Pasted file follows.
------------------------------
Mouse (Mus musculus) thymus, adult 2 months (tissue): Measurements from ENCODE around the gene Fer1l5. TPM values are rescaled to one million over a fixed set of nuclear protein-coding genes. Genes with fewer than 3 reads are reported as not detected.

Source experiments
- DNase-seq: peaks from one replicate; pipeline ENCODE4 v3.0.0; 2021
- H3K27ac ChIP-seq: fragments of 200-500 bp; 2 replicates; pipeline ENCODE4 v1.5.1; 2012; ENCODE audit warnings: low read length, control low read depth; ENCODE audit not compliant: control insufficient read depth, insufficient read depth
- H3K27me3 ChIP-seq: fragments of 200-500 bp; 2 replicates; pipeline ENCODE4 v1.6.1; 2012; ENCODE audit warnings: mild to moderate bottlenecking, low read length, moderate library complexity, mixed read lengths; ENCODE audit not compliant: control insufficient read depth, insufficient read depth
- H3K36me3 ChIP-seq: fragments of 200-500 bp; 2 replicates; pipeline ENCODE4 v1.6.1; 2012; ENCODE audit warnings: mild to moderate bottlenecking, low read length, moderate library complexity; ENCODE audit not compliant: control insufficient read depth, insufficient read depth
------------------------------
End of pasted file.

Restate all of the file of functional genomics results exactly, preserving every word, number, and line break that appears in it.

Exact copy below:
Mouse (Mus musculus) thymus, adult 2 months (tissue): Measurements from ENCODE around the gene Fer1l5. TPM values are rescaled to one million over a fixed set of nuclear protein-coding genes. Genes with fewer than 3 reads are reported as not detected.

Source experiments
- DNase-seq: peaks from one replicate; pipeline ENCODE4 v3.0.0; 2021
- H3K27ac ChIP-seq: fragments of 200-500 bp; 2 replicates; pipeline ENCODE4 v1.5.1; 2012; ENCODE audit warnings: low read length, control low read depth; ENCODE audit not compliant: control insufficient read depth, insufficient read depth
- H3K27me3 ChIP-seq: fragments of 200-500 bp; 2 replicates; pipeline ENCODE4 v1.6.1; 2012; ENCODE audit warnings: mild to moderate bottlenecking, low read length, moderate library complexity, mixed read lengths; ENCODE audit not compliant: control insufficient read depth, insufficient read depth
- H3K36me3 ChIP-seq: fragments of 200-500 bp; 2 replicates; pipeline ENCODE4 v1.6.1; 2012; ENCODE audit warnings: mild to moderate bottlenecking, low read length, moderate library complexity; ENCODE audit not compliant: control insufficient read depth, insufficient read depth